Many things happen over the course of 30 years and 30years after all the above I was flying a 747 between Hong Kong and Los Angles. General DePuy had passed away a year or so before this particular flight.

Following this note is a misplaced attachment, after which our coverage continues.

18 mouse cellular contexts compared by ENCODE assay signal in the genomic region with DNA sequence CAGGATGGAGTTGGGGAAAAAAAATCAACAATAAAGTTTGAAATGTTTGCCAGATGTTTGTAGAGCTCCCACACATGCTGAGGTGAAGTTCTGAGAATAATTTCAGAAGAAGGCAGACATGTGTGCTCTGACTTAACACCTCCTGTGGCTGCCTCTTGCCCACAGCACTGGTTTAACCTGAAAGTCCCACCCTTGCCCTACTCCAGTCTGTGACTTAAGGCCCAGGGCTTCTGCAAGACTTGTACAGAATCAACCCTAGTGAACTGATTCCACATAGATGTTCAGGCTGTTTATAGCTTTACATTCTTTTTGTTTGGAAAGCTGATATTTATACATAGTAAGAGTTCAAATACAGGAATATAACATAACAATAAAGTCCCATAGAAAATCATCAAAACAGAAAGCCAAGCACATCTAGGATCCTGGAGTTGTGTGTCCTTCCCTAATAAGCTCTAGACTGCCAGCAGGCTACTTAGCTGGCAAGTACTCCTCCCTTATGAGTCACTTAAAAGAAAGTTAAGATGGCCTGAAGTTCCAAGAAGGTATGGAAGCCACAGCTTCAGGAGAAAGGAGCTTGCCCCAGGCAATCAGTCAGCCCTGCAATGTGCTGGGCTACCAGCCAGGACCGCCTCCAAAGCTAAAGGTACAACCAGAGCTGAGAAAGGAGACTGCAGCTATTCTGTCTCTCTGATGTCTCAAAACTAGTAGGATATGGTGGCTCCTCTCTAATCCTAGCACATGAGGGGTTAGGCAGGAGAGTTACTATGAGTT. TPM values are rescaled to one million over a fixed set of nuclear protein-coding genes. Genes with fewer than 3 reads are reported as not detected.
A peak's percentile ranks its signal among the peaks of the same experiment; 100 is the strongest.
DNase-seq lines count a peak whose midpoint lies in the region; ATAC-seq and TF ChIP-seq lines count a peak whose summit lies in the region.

Just before going on break I looked over my passenger manifest and noticed Alexander Haig listed in first class. During my break I went downstairs to the first class section which was quiet and dark. Most of the passengers were sleeping and the purser was talking to a gentleman in the galley. We exchanged some pleasantries and I mentioned having known General Haig from Vietnam, and that I wanted to ask him if he knew what happened to General DePuy as to the cause of his death. The gentleman, who was still in the galley asked, “you were in the first Division?” I replied in the affirmative and told him of my job with General DePuy, to which he replied “My God, I’m Woody, I was General Haig’s assistant when he was G2 for General DePuy, small world.” We went into long discussion as old soldiers will about “hey what happened to so and so.” And, “Remember this guy and that guy they did this or that.” Before too long I got to the purpose of why I wanted to speak to General Haig about what happened to General DePuy, but because the General was asleep I did not want to disturb him with my question. Woody said “no, I am sure he would love to talk to you.” He went forward to the General’s seat woke him, and after a brief discussion he came back to the galley and said “He is awake now and would be happy to talk with you.”